Unlike full-time employees, contractors are often engaged for specific assignments or short-term projects. While employees typically work set hours fixed by the employer and use the company’s equipment, contractors are free to choose when, where, and how they do their work. Unlike full-timers, contractors aren’t entitled to benefits, and they are usually responsible for their own taxes.

4. Onboarding remote team members

Once you’ve found your perfect candidate, you’ll need to ensure a good remote onboarding experience that’s tailored to the needs of globally distributed employees. Ideally, you’ll want to design a consistent and inclusive experience across borders and time zones.

The onboarding process might include taking care of paperwork, a checklist they can work through at their own pace, introductory calls to get to know the team, software and security training, and more. You might also assign an onboarding buddy who can answer questions and help the new joiner get up to speed. A well-designed and welcoming onboarding experience goes a long way to ensuring a strong working relationship.

5. Managing teams across time zones

Managing remote teams can present some challenges. There might be information silos or communication gaps, and it’s easy for remote workers to start feeling isolated. However, you can head off these challenges by adopting good remote work practices. Detailed documentation can break down silos, and digital tools for collaboration, communication, and project management can help keep everyone on the same page. It also ensures that people can work autonomously and asynchronously even when their colleagues aren’t available.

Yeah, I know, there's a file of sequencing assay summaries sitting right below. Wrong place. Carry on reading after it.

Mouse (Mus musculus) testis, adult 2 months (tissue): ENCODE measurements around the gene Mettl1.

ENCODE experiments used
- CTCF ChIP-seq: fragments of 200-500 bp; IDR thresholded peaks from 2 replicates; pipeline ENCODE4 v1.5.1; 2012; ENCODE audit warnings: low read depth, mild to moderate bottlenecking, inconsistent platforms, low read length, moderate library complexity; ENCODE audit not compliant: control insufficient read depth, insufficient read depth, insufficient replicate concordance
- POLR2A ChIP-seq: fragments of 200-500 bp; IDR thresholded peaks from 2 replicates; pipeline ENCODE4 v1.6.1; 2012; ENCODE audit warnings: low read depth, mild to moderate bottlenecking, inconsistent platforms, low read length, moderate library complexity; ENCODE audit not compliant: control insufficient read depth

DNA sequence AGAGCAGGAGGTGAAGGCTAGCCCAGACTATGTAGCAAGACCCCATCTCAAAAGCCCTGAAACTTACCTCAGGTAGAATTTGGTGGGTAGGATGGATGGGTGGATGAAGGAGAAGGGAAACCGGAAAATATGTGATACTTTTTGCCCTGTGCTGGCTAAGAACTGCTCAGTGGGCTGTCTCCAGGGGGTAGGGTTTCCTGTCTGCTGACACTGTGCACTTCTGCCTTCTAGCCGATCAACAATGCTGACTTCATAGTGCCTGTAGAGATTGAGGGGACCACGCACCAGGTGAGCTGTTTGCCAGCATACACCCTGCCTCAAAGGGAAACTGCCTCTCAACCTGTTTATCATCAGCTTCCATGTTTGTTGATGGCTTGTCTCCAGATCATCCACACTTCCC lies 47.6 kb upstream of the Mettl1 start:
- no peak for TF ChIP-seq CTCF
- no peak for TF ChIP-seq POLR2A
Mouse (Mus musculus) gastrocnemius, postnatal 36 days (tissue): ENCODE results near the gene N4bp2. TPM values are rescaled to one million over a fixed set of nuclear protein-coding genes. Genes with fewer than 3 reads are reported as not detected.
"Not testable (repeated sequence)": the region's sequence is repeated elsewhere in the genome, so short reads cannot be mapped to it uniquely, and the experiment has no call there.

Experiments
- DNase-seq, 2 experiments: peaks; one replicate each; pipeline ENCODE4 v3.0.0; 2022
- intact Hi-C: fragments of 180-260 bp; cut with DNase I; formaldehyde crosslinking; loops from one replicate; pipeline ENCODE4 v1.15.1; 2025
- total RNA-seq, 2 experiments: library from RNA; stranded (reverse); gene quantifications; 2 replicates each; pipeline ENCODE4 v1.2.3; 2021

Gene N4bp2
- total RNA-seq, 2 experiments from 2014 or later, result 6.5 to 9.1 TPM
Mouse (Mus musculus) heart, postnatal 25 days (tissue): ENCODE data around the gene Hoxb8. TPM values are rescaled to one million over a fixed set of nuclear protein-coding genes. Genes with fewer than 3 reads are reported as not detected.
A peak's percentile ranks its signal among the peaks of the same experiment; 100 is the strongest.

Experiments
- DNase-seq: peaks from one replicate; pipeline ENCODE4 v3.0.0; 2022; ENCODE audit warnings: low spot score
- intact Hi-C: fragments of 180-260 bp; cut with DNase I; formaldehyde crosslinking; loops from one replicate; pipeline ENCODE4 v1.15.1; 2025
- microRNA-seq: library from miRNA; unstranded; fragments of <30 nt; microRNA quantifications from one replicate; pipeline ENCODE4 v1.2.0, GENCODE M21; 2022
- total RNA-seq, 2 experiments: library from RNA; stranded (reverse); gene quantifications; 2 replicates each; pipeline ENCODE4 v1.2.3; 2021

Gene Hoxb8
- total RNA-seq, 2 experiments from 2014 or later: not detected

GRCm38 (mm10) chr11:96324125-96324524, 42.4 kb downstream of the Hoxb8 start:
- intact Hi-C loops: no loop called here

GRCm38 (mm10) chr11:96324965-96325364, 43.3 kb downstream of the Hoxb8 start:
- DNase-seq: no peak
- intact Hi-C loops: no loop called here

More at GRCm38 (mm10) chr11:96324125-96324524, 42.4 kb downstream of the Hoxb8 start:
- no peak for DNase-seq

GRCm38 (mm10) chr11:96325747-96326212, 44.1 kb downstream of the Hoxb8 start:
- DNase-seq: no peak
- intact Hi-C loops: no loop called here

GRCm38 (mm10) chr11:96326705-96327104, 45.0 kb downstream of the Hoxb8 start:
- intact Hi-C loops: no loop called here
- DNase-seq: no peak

To combat isolation, it’s helpful to build social time into the team calendar so that people have opportunities to interact and build meaningful connections. Make well-being a priority and encourage team members to take time off to rest and recharge.

6. Creating an inclusive workplace culture

When your team is spread across geographies, it becomes all the more important to foster a strong and inclusive working culture. Being inclusive of global employees might, for instance, mean leaning into asynchronous communication to share information and updates so that people aren’t left out due to being in a distant time zone. Meetings can be recorded and shared for those who can’t attend, and whenever possible, discussions and decision-making can happen asynchronously so that everyone has a chance to participate.

Prioritizing inclusion also means celebrating the diversity of experiences and perspectives within a team. It might mean ensuring that perks and benefits are accessible for global talent, or perhaps localized for their country or region. People should be able to take time off for the holidays they celebrate in their country of residence, and have the flexibility to fit work around their personal and family needs. In fact, our research shows that flexibility is a top workplace expectation for knowledge workers post-pandemic.

Start building your global dream team with Oyster

Want to learn more about the basics of hiring globally? From talent partners and software tools to best practices for onboarding, team culture, engagement, and more—we’ve got you covered. Check out our guide to hiring global talent so you can feel confident making your first global hire.

When you’re ready to start building your global dream team, turn to Oyster as your global employment partner to help you hire, pay, and provide benefits regardless of location. With Oyster, you can compliantly engage talent from 180+ countries. You’ll also have access to the tools, knowledge, insights, and guidance you need to attract and retain top global talent. Reach out today for a personalized consultation to discuss your needs and goals.

Table of Contents

Text Link